After the Design Team's Way-finding Seminar last month, and in preparation for the opening of the Learning Theater, I have been exploring a few of the options mapped out by the EdLab crew. One that really struck me was adding Russell Hall to a pre-existing way finding app like Google Maps.
In their infinite wisdom Google has provided an indoor mapping option
on their open platform where you can upload floor-plans of your building and provide navigation and way-finding with the same kind of properties that we have come to rely upon.
This seems like the most logical option for any establishment that would like to offer interior layout information to the public without expecting them to download a new proprietary app or speak to a human. The Google option includes multi-floor navigation and real-time 'blue dot' representation location.
Depending on the data available, the map will show notable places in the building you're currently viewing, including stores, restrooms, food, and more. Touch any indoor location to learn more.
The representation is pretty cool and intuitive, I went on a mini excursion through NYC to see what had already entered this kind of information. Here's a sample of the multi-floor navigation on the website.
However there are some major drawbacks and limitations for use. First of all Google only supports the floor-plan upload of public
buildings. This makes a lot of sense as residences, office buildings and the like protected for safety and privacy reasons. Public buildings such as The New York Public Library, museums and sports arenas already provide detailed information to the public about their spaces and do not require identification to attain access.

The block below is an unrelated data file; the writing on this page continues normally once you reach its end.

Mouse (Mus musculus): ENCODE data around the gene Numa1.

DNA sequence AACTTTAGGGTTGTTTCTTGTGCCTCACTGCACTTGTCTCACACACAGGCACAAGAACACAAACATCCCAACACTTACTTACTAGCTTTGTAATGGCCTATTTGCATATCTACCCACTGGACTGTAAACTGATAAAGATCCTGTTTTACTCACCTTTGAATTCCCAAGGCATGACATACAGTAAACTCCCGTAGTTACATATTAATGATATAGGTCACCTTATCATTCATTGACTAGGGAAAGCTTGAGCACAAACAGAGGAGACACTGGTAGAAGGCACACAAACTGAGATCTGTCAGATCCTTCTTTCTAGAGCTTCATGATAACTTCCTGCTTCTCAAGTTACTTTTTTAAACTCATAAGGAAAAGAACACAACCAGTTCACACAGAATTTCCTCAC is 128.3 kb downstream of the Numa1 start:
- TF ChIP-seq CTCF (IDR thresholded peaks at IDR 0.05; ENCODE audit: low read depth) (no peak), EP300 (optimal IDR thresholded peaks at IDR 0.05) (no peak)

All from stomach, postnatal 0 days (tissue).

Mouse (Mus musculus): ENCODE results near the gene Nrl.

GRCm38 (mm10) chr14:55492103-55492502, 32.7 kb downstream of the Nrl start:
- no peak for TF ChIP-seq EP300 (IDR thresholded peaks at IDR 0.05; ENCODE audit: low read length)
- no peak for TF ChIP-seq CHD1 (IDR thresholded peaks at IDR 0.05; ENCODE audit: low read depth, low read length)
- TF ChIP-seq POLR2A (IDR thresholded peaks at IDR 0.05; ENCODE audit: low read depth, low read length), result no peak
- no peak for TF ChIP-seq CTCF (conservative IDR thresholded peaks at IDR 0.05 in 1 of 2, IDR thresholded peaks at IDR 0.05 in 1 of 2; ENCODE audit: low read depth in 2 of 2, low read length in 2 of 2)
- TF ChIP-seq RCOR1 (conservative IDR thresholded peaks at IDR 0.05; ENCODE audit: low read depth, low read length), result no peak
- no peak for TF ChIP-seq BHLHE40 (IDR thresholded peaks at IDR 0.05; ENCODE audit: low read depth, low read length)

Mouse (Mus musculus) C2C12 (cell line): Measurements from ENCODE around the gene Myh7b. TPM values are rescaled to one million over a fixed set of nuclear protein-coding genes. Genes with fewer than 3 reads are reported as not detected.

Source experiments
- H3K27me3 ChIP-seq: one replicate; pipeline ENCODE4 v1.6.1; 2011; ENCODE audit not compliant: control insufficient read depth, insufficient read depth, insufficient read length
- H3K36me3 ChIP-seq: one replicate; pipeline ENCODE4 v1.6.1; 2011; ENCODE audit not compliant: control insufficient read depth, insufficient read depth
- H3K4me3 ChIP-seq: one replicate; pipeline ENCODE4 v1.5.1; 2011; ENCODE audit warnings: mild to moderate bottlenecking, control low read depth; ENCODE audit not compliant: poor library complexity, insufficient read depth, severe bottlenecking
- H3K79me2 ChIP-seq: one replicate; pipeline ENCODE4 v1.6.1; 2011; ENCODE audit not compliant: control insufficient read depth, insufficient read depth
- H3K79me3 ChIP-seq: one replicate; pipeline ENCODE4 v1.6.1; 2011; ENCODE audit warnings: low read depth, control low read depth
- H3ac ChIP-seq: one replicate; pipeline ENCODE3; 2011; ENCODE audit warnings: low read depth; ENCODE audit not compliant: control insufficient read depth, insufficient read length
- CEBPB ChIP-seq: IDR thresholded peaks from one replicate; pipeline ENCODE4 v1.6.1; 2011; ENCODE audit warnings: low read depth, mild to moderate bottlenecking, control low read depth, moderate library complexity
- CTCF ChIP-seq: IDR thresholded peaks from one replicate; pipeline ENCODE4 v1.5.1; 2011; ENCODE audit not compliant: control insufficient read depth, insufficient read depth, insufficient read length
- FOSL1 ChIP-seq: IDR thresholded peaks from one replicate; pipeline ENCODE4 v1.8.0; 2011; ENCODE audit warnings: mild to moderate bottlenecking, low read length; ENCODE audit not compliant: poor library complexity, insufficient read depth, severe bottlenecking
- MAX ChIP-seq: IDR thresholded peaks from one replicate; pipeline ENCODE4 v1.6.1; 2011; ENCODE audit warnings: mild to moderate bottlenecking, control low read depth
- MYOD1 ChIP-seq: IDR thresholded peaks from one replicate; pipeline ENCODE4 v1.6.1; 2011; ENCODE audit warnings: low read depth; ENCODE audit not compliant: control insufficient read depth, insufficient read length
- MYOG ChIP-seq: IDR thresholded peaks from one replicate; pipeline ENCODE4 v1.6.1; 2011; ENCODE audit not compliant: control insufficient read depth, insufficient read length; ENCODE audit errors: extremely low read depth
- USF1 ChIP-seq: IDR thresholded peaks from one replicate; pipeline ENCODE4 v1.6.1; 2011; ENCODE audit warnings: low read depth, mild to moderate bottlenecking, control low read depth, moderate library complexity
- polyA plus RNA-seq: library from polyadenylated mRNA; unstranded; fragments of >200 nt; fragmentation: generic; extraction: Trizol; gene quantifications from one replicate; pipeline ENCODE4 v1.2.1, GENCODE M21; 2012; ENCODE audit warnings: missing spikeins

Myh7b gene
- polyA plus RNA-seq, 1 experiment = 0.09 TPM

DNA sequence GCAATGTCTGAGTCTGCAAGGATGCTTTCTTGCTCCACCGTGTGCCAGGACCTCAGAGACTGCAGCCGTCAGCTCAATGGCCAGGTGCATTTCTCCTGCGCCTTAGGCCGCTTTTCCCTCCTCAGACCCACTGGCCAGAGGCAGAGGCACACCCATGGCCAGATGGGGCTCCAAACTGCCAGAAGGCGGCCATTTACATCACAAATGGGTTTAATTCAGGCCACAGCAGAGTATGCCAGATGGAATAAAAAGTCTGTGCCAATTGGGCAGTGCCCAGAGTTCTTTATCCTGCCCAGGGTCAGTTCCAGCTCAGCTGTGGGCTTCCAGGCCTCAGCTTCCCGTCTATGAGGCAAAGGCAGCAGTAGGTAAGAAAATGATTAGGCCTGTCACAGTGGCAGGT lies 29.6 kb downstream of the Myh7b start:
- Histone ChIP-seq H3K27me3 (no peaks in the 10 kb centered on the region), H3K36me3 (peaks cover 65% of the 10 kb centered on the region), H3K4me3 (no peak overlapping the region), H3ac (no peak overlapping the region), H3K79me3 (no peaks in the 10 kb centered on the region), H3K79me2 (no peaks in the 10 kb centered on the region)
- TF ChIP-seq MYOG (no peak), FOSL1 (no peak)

To that end we at TC, I believe, are not legally allowed to post our interiors on Google Maps
, which I'm sad about. There is a precedent of interior details of University buildings
on Google so perhaps with the right permissions we can use it. This technology has technically been available since around 2012
and hasn't made much of an impact as far as I can tell so maybe it's no great loss.
There are of course other options for establishments (mostly retail) to make their indoor maps available on mobile devices, there's a quick run-down of some commercial options on "Street Fight" Magazine
the best of which seems to be Wifarer
which uses wifi to locate the user. These all, as far as I can tell are older options and require an app to be deployed.